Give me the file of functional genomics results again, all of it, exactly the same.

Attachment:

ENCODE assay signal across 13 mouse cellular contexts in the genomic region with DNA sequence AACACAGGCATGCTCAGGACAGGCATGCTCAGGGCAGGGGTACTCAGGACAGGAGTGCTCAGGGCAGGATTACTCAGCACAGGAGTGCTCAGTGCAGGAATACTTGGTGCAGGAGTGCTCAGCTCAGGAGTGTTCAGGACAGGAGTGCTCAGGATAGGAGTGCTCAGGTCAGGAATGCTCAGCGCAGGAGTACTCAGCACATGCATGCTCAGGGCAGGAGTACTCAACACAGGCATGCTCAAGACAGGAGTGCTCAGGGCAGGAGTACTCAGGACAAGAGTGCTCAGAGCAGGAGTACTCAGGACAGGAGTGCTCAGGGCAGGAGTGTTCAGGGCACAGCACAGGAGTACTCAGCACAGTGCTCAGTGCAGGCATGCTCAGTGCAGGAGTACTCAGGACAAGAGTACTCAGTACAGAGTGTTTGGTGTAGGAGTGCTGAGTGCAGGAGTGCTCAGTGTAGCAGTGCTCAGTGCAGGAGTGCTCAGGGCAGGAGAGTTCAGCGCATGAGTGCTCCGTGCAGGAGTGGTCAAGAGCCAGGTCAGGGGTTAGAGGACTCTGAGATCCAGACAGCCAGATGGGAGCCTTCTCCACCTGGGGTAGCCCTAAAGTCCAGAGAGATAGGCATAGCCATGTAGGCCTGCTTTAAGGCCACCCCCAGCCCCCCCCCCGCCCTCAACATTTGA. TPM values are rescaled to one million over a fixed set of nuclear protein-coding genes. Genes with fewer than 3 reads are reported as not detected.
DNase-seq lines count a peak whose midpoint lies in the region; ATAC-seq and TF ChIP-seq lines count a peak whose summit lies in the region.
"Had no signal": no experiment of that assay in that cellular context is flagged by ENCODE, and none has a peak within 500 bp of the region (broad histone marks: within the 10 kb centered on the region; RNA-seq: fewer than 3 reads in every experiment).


ENCODE assay signal across 13 mouse cellular contexts in the genomic region with DNA sequence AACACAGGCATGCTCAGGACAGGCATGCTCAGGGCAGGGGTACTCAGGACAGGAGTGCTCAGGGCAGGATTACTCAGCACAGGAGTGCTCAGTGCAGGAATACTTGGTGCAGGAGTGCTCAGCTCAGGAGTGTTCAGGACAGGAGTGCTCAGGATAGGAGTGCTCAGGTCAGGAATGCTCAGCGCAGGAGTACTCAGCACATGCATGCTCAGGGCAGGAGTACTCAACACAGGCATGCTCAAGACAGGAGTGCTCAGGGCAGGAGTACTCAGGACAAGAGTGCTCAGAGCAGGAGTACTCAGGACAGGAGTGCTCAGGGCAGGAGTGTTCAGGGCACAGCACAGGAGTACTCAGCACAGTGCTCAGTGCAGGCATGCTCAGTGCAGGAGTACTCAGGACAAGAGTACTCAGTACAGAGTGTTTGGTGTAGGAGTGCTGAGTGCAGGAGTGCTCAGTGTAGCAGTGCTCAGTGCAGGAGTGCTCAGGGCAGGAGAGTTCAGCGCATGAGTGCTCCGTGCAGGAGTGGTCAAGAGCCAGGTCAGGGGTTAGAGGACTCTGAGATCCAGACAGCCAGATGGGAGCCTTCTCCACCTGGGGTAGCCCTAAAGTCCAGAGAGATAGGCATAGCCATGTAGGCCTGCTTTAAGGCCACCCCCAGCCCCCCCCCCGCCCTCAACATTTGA. TPM values are rescaled to one million over a fixed set of nuclear protein-coding genes. Genes with fewer than 3 reads are reported as not detected.
DNase-seq lines count a peak whose midpoint lies in the region; ATAC-seq and TF ChIP-seq lines count a peak whose summit lies in the region.
"Had no signal": no experiment of that assay in that cellular context is flagged by ENCODE, and none has a peak within 500 bp of the region (broad histone marks: within the 10 kb centered on the region; RNA-seq: fewer than 3 reads in every experiment).